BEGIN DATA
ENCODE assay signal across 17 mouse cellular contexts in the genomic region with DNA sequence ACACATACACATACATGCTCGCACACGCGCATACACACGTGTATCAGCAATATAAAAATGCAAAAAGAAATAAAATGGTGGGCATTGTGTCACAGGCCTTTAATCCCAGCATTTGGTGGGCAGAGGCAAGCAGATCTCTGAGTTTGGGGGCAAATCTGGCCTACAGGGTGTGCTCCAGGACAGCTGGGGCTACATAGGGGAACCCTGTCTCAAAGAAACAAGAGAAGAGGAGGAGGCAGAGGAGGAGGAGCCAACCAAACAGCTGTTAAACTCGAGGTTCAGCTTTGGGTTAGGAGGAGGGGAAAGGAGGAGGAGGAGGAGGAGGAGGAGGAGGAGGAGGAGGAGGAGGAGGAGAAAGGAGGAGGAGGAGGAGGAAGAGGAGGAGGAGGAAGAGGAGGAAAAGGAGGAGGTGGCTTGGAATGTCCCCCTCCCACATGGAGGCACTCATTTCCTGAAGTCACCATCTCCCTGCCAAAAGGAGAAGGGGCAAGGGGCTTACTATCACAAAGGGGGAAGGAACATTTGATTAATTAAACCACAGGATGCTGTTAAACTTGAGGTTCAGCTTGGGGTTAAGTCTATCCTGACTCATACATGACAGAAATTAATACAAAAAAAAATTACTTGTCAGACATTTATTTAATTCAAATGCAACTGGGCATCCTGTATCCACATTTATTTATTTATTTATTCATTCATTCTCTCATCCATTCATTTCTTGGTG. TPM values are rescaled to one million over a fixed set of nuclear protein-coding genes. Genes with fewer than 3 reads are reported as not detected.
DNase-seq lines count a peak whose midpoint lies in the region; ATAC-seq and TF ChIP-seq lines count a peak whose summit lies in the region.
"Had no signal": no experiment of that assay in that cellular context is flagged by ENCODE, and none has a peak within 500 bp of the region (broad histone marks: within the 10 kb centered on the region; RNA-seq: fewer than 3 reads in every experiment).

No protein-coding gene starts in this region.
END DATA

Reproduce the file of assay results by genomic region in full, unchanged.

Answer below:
ENCODE assay signal across 17 mouse cellular contexts in the genomic region with DNA sequence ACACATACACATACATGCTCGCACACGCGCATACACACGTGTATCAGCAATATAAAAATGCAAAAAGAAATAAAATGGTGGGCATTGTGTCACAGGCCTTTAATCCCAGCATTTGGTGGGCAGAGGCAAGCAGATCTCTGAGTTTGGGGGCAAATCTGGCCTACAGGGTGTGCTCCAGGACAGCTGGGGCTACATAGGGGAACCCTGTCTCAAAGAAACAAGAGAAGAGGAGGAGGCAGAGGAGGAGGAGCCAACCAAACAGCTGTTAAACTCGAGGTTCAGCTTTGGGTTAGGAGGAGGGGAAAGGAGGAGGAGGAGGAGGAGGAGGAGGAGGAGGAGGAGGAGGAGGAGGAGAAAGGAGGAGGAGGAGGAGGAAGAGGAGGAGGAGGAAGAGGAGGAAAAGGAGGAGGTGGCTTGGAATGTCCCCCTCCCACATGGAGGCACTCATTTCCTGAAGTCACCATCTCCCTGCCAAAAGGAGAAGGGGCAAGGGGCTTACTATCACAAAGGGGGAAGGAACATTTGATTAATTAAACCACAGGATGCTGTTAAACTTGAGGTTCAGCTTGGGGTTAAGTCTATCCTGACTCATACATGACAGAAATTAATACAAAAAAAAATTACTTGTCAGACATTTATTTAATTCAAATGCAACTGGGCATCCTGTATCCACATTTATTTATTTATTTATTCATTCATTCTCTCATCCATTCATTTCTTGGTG. TPM values are rescaled to one million over a fixed set of nuclear protein-coding genes. Genes with fewer than 3 reads are reported as not detected.
DNase-seq lines count a peak whose midpoint lies in the region; ATAC-seq and TF ChIP-seq lines count a peak whose summit lies in the region.
"Had no signal": no experiment of that assay in that cellular context is flagged by ENCODE, and none has a peak within 500 bp of the region (broad histone marks: within the 10 kb centered on the region; RNA-seq: fewer than 3 reads in every experiment).

No protein-coding gene starts in this region.